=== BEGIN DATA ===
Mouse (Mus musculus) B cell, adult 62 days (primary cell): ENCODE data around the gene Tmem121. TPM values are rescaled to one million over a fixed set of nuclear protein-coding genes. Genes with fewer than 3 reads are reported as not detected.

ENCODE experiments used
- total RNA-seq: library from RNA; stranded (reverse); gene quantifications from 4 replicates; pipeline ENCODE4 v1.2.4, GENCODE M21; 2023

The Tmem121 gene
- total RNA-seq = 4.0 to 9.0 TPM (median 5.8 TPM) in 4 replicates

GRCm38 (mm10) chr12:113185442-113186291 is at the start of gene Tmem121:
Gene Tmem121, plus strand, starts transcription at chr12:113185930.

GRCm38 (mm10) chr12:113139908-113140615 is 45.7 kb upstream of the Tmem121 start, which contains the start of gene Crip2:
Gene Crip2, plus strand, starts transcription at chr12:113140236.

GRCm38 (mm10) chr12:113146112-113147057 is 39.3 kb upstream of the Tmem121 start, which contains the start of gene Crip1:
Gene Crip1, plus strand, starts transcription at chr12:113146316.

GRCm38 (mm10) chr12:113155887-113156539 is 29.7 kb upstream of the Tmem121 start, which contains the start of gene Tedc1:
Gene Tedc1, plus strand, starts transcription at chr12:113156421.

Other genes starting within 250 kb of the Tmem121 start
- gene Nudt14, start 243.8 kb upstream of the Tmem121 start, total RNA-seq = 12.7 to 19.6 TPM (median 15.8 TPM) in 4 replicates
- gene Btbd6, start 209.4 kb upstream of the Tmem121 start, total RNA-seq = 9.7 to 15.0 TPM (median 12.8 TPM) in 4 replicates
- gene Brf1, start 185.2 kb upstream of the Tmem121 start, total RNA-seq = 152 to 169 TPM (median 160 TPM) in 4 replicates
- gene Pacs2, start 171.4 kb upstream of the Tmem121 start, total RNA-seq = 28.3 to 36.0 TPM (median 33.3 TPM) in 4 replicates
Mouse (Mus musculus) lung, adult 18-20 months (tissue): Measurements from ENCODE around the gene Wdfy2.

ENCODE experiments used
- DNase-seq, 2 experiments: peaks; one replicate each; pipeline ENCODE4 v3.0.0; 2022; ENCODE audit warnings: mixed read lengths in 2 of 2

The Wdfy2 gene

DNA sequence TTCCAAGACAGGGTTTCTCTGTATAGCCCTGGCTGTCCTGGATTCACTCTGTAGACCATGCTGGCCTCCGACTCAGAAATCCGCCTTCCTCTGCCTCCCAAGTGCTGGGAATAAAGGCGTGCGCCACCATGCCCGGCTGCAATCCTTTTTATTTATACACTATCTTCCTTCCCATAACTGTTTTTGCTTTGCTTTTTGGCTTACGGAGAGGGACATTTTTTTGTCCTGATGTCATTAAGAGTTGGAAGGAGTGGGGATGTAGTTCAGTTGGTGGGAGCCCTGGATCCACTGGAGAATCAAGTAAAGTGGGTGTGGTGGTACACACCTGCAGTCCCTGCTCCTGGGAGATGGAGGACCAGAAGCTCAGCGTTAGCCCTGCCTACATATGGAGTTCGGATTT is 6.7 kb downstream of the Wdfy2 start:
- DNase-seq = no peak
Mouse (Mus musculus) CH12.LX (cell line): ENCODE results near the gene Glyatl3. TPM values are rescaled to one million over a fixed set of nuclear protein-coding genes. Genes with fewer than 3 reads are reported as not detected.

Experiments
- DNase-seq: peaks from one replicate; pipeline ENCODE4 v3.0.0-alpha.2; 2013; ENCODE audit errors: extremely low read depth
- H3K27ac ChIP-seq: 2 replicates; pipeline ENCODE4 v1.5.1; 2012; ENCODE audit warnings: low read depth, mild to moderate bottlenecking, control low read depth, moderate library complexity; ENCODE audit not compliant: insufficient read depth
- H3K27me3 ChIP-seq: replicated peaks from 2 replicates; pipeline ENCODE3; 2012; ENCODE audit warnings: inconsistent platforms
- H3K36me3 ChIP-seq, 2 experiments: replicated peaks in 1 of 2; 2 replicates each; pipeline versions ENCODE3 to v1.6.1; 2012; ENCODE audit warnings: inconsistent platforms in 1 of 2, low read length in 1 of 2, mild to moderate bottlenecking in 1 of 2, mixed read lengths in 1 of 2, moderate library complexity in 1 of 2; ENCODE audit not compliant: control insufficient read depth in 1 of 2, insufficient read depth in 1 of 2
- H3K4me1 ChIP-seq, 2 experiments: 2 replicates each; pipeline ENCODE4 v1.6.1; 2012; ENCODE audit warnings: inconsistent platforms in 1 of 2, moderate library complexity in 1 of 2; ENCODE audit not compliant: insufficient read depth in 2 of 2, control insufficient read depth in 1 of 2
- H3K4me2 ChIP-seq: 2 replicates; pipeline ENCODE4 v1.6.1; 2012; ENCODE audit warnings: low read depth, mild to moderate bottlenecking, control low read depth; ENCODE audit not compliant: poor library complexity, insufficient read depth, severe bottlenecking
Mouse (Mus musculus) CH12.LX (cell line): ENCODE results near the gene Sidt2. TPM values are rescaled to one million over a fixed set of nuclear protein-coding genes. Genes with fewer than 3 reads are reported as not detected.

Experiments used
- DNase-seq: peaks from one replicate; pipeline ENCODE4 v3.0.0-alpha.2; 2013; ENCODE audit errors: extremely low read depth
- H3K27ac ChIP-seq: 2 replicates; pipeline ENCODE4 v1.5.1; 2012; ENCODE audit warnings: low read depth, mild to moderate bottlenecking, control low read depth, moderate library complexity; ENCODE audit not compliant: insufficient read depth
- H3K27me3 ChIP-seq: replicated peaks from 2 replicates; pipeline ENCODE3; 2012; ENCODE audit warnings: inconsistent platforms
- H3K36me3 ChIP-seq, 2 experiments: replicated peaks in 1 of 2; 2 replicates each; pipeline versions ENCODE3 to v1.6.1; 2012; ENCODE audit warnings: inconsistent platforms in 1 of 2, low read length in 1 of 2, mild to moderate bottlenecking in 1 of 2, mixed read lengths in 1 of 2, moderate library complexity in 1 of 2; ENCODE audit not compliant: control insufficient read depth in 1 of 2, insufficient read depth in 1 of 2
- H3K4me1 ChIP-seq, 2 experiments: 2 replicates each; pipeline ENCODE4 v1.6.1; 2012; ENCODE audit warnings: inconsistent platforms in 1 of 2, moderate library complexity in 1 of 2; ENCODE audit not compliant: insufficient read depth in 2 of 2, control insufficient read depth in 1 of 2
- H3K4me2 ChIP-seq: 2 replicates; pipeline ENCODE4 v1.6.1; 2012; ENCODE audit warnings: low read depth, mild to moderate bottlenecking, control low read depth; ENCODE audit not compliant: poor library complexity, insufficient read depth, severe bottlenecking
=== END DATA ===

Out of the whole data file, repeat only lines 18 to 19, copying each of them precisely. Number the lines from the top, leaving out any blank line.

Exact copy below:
- gene Pacs2, start 171.4 kb upstream of the Tmem121 start, total RNA-seq = 28.3 to 36.0 TPM (median 33.3 TPM) in 4 replicates
Mouse (Mus musculus) lung, adult 18-20 months (tissue): Measurements from ENCODE around the gene Wdfy2.